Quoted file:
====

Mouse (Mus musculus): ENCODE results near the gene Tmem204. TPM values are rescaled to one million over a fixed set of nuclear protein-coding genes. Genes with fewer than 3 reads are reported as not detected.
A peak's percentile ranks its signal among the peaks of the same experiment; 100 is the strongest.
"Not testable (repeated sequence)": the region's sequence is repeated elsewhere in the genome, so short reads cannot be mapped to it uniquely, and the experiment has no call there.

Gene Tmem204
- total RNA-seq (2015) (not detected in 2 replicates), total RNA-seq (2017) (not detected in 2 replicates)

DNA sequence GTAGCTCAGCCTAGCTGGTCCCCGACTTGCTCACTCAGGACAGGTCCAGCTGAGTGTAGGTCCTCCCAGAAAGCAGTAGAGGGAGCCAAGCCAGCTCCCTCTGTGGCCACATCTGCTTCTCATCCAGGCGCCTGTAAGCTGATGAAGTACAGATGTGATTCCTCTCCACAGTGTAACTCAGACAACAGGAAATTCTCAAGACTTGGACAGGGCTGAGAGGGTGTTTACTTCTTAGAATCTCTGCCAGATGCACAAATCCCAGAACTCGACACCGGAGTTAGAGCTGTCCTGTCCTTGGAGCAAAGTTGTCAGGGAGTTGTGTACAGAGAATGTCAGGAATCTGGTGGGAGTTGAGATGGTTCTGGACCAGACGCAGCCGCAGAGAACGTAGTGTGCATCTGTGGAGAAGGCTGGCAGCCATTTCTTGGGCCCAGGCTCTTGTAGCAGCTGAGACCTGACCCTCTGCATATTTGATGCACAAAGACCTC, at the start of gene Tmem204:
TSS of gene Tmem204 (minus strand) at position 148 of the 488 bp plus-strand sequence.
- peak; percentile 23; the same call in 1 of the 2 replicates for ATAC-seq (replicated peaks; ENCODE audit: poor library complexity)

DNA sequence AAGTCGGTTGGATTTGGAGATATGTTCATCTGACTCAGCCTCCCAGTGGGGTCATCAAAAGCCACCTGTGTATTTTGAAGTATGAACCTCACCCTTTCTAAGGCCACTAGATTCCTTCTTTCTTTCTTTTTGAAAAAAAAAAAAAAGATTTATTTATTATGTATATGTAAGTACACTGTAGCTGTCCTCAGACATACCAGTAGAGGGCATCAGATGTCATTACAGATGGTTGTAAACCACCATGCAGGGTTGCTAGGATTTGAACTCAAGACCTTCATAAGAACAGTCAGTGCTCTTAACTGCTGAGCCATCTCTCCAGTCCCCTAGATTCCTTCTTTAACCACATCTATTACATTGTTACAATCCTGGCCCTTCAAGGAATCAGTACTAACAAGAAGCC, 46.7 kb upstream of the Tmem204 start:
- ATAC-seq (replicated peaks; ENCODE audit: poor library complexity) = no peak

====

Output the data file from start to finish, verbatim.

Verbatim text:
Mouse (Mus musculus): ENCODE results near the gene Tmem204. TPM values are rescaled to one million over a fixed set of nuclear protein-coding genes. Genes with fewer than 3 reads are reported as not detected.
A peak's percentile ranks its signal among the peaks of the same experiment; 100 is the strongest.
"Not testable (repeated sequence)": the region's sequence is repeated elsewhere in the genome, so short reads cannot be mapped to it uniquely, and the experiment has no call there.

Gene Tmem204
- total RNA-seq (2015) (not detected in 2 replicates), total RNA-seq (2017) (not detected in 2 replicates)

DNA sequence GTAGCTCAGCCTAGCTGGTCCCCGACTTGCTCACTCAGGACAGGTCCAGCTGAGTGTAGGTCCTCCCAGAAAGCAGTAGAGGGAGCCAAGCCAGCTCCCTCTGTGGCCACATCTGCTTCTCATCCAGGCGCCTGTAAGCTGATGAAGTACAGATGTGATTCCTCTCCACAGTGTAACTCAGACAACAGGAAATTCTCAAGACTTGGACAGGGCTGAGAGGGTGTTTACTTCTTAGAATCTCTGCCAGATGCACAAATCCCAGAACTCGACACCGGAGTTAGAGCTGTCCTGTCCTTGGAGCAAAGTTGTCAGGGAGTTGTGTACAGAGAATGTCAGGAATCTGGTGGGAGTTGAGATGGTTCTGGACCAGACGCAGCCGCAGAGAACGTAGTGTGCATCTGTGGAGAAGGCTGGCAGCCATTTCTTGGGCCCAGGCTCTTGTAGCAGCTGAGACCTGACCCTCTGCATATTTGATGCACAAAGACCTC, at the start of gene Tmem204:
TSS of gene Tmem204 (minus strand) at position 148 of the 488 bp plus-strand sequence.
- peak; percentile 23; the same call in 1 of the 2 replicates for ATAC-seq (replicated peaks; ENCODE audit: poor library complexity)

DNA sequence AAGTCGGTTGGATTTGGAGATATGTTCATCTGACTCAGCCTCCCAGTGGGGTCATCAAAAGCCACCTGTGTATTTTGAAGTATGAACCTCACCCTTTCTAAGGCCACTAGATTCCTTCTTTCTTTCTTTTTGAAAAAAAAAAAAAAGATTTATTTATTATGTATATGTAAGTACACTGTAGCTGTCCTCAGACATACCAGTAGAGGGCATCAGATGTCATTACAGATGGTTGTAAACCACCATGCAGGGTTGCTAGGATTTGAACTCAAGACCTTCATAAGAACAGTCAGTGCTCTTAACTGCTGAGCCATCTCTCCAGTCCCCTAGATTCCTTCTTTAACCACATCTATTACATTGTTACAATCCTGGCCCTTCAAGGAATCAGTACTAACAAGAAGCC, 46.7 kb upstream of the Tmem204 start:
- ATAC-seq (replicated peaks; ENCODE audit: poor library complexity) = no peak